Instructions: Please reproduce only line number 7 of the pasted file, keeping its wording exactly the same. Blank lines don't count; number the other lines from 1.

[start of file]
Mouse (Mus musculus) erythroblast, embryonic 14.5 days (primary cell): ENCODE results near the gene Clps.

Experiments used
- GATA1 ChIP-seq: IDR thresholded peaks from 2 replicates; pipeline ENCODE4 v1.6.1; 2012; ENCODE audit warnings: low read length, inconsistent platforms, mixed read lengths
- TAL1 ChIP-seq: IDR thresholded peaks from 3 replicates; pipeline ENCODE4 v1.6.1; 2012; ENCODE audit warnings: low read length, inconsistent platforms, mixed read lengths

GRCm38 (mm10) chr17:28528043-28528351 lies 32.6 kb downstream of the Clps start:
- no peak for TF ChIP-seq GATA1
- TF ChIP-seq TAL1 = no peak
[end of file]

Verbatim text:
- TF ChIP-seq TAL1 = no peak